[Figure: Choosing the customer's payment method and where you will refund from]
Now you need to enter the product or service information into the table at the bottom. The table has eight columns: Service Date, Product/Service, Description, Quantity, Rate, Amount, Tax, and Class.
Enter the date of the original invoice into the Service Date.
If the customer is returning a product, then for the Product/Service column, you can click the drop-down menu next to the input field to browse for right product or service. Once it is selected, it will automatically fill out most of the remaining fields in the row.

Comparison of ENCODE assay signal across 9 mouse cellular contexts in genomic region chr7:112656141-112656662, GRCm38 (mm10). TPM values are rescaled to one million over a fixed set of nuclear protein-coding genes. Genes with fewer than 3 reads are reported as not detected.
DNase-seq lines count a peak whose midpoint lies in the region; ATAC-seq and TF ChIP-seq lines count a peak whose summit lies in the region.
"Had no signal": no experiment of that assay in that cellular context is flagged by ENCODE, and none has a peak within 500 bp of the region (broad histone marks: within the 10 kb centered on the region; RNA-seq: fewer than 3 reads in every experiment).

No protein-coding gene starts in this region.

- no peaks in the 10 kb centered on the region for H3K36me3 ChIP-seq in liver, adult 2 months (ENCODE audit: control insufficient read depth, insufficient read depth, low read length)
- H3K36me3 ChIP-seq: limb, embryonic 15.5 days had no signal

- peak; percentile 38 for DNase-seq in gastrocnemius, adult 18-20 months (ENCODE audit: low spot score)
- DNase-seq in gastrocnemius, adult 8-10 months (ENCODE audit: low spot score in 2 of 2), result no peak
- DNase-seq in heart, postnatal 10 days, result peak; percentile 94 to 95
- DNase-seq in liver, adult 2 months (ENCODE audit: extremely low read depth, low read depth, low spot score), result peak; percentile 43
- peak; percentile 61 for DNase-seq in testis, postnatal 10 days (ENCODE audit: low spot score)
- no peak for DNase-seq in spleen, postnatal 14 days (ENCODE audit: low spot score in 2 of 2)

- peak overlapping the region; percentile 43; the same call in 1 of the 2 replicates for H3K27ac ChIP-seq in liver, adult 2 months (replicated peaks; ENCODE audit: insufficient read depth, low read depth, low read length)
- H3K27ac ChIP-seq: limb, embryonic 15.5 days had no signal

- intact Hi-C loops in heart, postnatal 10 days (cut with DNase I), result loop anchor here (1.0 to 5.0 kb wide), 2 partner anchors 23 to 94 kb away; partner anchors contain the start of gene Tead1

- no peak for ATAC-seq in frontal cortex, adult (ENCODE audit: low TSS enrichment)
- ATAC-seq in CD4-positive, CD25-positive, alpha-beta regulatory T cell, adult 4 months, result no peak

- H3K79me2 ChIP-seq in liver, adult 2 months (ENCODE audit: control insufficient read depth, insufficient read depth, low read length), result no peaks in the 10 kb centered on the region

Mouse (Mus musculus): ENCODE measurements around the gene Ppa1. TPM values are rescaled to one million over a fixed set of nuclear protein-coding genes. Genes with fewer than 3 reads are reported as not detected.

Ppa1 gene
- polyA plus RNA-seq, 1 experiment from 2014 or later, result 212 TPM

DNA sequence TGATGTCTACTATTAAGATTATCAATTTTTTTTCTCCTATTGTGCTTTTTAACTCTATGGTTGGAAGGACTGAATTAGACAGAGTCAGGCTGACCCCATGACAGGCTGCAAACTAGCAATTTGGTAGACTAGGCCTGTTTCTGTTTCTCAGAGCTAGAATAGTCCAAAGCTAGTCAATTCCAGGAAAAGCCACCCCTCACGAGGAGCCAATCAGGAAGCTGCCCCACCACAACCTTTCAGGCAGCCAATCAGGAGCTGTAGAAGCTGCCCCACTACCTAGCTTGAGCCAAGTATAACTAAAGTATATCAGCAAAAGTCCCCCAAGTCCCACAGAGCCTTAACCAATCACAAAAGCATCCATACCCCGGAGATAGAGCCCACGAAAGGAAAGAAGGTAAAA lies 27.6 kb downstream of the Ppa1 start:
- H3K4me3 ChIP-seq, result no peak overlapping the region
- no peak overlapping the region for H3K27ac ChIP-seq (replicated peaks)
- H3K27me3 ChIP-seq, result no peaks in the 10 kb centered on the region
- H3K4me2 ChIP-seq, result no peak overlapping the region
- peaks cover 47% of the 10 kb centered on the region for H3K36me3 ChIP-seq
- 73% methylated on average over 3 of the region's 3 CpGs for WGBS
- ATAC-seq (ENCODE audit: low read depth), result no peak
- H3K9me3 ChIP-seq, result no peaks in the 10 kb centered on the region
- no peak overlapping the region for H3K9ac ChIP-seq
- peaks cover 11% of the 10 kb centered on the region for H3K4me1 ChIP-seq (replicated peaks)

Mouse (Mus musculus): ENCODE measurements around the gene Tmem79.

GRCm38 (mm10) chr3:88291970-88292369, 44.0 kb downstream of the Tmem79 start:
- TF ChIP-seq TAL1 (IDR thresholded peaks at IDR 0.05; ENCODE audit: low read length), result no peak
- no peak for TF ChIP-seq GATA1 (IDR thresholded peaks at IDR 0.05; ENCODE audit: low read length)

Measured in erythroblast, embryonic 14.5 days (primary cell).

[Figure: Filling out the refund information]
If the customer is not returning a product, check below. Otherwise, check that you have the correct quantity and rate. Then, you will need to check the Tax checkbox if the customer paid tax on the original purchase, so that the tax may be refunded as well.
[Figure: Adding tax to the refund]
If the customer is getting a refund without returning something, then you should set the product or service to Refunds & Allowances. If you don't have a Refunds & Allowances product, then you can create one in your Products and Services list. When creating it, assign it to the Income account of Refunds-Allowances. Make sure that the service is not taxable.
Below the table for products and services, you can enter a message to appear on the refund receipt and on the statement. You can also attach a file if you wish. In this case, we'll leave those blank.